Recent Severance Pay Ruling May Cost Employees

By: Kaydee Ambas · February 28, 2023 · Reading Time: 3 minutes

No More Strings Attached

The National Labor Relations Board, or NLRB, recently ruled that employers under its purview are prohibited from asking laid-off workers to waive certain rights in exchange for severance pay.

Specifically, employers may no longer require departing employees to sign non-disparagement or certain confidentiality clauses, such as those prohibiting employees from divulging information about hours, compensation, health and safety issues, or severance terms.

Employers will retain the right to require workers to keep trade secrets confidential. Additionally, the rule doesn’t prohibit employers from asking departing employees not to sue in the future.

Who’s Affected?

The new ruling applies to most private sector employers, whether unionized or not. It does not include employers that aren’t subject to the National Labor Relations Act, such as railways, airlines, government agencies, independent contractors, and domestic and agricultural workers.

The NLRB did not specify whether the rule applies retroactively. If so, it could impact thousands of knowledge workers left without work in the wake of recent widespread tech sector layoffs.

The most likely source of clarity? A lawsuit. If an employee were to charge their employer with a labor violation on the basis of the new NLRB decision regarding a severance agreement made in the past six months, the labor board would provide a ruling on whether recently laid-off workers will be grandfathered in.

Unintended Consequences

While the NLRB’s decision may be intended to help employees, industry observers note there could be unintended consequences that may not work in workers’ favor.

Employers aren’t legally required to pay severance to employees. And they don’t always do so out of kindness or to maintain goodwill. Often, severance packages are offered specifically to secure a departing employee’s agreement to continue protecting the company’s interests. With employers no longer able to prohibit laid-off workers from publicly criticizing or divulging job information, employers may shrink the payout or opt out of offering severance entirely.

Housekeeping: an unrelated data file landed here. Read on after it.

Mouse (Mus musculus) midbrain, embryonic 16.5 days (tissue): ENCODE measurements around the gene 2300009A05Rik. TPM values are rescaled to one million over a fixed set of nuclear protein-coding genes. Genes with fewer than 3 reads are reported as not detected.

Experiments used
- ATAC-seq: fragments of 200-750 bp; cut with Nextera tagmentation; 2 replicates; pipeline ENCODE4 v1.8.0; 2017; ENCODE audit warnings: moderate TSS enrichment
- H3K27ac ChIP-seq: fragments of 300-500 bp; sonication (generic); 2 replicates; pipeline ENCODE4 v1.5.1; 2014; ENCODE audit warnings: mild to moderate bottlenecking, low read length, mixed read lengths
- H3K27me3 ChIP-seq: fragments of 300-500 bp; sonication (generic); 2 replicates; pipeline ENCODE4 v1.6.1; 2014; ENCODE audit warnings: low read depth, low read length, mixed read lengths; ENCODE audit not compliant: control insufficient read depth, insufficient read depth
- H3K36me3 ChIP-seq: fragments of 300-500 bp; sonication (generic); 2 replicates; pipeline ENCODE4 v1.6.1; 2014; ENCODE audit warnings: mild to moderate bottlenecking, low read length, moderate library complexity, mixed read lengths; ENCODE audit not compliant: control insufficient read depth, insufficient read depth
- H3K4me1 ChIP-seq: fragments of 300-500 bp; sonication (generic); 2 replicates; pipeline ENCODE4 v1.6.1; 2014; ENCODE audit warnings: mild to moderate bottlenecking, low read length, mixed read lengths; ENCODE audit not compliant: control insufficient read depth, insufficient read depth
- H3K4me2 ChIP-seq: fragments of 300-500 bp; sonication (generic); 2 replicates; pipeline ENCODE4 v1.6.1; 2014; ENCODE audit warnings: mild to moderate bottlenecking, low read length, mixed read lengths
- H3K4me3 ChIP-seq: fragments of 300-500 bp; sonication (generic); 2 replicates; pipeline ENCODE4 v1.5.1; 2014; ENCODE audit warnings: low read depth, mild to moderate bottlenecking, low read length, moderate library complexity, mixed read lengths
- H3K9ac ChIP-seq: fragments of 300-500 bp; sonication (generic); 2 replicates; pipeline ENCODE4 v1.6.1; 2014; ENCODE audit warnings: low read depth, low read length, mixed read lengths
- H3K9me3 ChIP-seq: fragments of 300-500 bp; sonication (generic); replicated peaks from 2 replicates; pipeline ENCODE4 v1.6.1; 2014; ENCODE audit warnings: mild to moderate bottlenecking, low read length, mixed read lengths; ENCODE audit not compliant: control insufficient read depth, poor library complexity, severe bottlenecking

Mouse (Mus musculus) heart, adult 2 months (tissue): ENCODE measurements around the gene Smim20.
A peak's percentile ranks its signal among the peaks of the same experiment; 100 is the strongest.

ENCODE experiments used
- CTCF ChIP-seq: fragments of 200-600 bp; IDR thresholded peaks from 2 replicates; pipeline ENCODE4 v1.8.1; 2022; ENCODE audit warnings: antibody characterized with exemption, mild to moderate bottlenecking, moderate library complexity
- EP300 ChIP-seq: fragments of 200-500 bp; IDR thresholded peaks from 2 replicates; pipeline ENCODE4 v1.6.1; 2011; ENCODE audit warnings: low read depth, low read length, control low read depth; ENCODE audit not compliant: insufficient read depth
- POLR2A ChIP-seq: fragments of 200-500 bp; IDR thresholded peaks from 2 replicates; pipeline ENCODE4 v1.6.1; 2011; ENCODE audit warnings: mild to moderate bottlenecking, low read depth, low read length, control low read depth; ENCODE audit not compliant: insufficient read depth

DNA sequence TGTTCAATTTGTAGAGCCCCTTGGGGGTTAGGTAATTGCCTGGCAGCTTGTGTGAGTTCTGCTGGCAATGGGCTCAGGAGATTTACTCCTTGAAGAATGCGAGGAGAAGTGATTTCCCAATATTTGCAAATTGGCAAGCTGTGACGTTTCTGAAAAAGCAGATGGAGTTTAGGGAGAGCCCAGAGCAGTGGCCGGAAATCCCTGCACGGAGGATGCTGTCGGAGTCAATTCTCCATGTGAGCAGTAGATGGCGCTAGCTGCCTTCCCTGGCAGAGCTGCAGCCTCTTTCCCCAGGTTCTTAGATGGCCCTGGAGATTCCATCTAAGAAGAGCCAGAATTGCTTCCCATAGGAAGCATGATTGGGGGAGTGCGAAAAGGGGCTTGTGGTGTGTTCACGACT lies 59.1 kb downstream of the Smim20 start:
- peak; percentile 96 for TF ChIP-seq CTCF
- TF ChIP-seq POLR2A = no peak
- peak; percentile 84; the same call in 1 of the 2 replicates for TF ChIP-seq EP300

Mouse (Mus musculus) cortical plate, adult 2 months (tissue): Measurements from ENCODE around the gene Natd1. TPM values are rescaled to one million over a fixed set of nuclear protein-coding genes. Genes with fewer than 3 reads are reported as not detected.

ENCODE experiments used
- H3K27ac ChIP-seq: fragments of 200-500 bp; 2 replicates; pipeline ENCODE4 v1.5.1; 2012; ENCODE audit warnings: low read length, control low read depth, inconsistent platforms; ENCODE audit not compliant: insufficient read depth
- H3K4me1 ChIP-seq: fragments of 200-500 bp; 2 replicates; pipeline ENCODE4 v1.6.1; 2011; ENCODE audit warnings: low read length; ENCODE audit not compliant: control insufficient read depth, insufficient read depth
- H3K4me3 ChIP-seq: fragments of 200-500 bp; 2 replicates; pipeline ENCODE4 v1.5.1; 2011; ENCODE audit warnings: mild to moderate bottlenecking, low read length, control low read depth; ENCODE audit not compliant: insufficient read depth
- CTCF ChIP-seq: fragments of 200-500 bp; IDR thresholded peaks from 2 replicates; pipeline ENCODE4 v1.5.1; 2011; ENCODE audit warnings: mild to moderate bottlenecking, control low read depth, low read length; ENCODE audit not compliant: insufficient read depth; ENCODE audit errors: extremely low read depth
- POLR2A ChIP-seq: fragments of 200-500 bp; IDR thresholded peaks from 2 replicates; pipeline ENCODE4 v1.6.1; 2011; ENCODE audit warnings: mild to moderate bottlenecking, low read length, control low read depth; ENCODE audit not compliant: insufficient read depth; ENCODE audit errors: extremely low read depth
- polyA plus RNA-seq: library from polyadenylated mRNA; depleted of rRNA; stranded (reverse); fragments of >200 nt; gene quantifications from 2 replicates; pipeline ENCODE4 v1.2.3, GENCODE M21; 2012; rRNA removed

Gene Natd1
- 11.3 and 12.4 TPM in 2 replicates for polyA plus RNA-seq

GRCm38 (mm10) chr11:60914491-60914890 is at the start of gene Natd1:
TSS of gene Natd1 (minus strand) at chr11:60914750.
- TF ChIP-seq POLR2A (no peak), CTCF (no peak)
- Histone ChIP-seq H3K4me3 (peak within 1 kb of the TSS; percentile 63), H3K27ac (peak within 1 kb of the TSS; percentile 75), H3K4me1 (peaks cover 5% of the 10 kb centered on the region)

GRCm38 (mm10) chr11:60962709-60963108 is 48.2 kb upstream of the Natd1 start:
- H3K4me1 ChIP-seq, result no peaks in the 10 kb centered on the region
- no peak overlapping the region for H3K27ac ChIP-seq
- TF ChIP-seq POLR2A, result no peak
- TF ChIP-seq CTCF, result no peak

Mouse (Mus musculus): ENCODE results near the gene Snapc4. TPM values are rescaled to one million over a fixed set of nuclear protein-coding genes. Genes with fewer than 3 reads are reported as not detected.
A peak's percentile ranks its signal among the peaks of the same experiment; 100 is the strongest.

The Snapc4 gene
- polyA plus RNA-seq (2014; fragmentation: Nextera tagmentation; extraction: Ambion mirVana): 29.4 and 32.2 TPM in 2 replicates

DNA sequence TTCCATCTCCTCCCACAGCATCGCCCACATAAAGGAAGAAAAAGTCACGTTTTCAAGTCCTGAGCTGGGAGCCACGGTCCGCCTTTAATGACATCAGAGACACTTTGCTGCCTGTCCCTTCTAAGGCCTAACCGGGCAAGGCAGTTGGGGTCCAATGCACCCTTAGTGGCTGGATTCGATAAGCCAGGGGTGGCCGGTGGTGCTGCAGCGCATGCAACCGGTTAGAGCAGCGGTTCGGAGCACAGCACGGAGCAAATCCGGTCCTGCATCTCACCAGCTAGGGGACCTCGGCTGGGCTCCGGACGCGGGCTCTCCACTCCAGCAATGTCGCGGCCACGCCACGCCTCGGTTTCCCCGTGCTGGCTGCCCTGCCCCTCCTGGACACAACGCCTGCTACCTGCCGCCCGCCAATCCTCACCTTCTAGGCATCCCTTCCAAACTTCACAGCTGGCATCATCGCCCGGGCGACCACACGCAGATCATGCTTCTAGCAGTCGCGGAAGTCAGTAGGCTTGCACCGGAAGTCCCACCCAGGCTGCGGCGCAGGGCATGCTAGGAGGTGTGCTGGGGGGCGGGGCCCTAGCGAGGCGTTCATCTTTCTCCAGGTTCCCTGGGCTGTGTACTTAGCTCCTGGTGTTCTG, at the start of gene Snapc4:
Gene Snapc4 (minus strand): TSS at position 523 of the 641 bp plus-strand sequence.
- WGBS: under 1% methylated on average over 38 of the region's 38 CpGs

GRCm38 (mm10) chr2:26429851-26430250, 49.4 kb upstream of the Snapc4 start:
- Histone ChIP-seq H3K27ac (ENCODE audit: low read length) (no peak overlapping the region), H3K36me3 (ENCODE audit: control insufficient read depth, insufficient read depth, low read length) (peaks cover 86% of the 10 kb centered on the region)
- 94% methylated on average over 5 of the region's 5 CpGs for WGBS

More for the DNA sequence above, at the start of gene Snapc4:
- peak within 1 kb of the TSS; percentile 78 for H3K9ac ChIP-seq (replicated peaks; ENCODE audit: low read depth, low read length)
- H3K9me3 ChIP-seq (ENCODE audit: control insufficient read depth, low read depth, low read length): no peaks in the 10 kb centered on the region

But with trade secret clauses and lawsuit waivers still on the table, employees are not without negotiating power. And with layoff rates reaching record highs, many will no doubt cheer this ruling, risks and all.

Looking for more stories like this? Check out On the Money — SoFi’s one-stop-shop for news, trends, and tips!

Check it out

Please understand that this information provided is general in nature and shouldn’t be construed as a recommendation or solicitation of any products offered by SoFi’s affiliates and subsidiaries. In addition, this information is by no means meant to provide investment or financial advice, nor is it intended to serve as the basis for any investment decision or recommendation to buy or sell any asset. Keep in mind that investing involves risk, and past performance of an asset never guarantees future results or returns. It’s important for investors to consider their specific financial needs, goals, and risk profile before making an investment decision.
The information and analysis provided through hyperlinks to third party websites, while believed to be accurate, cannot be guaranteed by SoFi. These links are provided for informational purposes and should not be viewed as an endorsement. No brands or products mentioned are affiliated with SoFi, nor do they endorse or sponsor this content.
Communication of SoFi Wealth LLC an SEC Registered Investment Advisor
SoFi isn’t recommending and is not affiliated with the brands or companies displayed. Brands displayed neither endorse or sponsor this article. Third party trademarks and service marks referenced are property of their respective owners.

TLS 1.2 Encrypted
Equal Housing Lender